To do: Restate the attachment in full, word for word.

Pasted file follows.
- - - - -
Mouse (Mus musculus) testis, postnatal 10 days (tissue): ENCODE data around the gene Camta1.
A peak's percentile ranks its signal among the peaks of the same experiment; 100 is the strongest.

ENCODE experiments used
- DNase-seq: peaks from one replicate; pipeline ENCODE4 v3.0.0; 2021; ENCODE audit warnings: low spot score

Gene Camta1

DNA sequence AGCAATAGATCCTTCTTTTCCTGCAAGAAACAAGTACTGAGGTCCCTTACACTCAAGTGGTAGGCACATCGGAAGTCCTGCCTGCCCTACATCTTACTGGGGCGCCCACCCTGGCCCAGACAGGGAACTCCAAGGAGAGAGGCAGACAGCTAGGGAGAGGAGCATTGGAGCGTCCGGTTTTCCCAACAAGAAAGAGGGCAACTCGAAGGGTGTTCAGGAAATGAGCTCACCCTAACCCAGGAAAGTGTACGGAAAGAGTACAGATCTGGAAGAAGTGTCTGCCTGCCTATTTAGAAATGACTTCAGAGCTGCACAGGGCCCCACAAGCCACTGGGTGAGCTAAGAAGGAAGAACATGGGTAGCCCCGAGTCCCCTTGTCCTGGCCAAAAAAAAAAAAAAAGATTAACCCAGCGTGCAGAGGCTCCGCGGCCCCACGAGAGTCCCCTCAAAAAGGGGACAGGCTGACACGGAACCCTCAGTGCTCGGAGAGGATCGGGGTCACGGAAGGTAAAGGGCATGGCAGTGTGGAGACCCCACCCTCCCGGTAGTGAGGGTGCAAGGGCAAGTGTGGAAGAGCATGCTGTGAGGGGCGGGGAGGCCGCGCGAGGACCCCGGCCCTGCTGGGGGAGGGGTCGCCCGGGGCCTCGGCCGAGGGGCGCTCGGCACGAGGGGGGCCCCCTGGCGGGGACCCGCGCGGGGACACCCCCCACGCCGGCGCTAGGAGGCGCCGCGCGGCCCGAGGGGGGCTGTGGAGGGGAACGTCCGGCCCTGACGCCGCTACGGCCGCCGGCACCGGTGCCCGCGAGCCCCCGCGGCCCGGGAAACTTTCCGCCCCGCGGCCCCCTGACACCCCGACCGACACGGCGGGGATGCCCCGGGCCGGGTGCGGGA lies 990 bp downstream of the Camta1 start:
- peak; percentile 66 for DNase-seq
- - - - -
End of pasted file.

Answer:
Mouse (Mus musculus) testis, postnatal 10 days (tissue): ENCODE data around the gene Camta1.
A peak's percentile ranks its signal among the peaks of the same experiment; 100 is the strongest.

ENCODE experiments used
- DNase-seq: peaks from one replicate; pipeline ENCODE4 v3.0.0; 2021; ENCODE audit warnings: low spot score

Gene Camta1

DNA sequence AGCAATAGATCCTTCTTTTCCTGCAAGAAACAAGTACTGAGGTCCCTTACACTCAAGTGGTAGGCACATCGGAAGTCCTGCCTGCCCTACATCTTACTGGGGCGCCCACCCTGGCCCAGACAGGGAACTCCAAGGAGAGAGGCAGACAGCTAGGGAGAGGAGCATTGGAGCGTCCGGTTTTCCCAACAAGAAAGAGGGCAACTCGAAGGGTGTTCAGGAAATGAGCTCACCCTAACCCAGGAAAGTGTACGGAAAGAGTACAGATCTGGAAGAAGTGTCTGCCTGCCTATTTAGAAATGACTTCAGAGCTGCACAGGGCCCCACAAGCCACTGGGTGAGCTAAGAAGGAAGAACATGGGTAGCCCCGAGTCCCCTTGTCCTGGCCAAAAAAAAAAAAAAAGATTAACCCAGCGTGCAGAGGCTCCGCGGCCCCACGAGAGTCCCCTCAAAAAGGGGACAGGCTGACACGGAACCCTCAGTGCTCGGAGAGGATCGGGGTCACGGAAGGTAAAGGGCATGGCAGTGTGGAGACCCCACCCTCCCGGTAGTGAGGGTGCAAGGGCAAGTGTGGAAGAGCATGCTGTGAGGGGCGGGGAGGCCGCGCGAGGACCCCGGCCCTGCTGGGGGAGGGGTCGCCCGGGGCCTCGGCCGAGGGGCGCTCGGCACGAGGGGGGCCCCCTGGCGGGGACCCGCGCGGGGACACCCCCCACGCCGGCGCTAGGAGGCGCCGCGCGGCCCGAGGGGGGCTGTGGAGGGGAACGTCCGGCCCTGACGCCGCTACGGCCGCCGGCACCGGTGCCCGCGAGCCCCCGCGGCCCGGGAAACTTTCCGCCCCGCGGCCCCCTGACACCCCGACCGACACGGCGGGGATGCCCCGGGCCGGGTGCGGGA lies 990 bp downstream of the Camta1 start:
- peak; percentile 66 for DNase-seq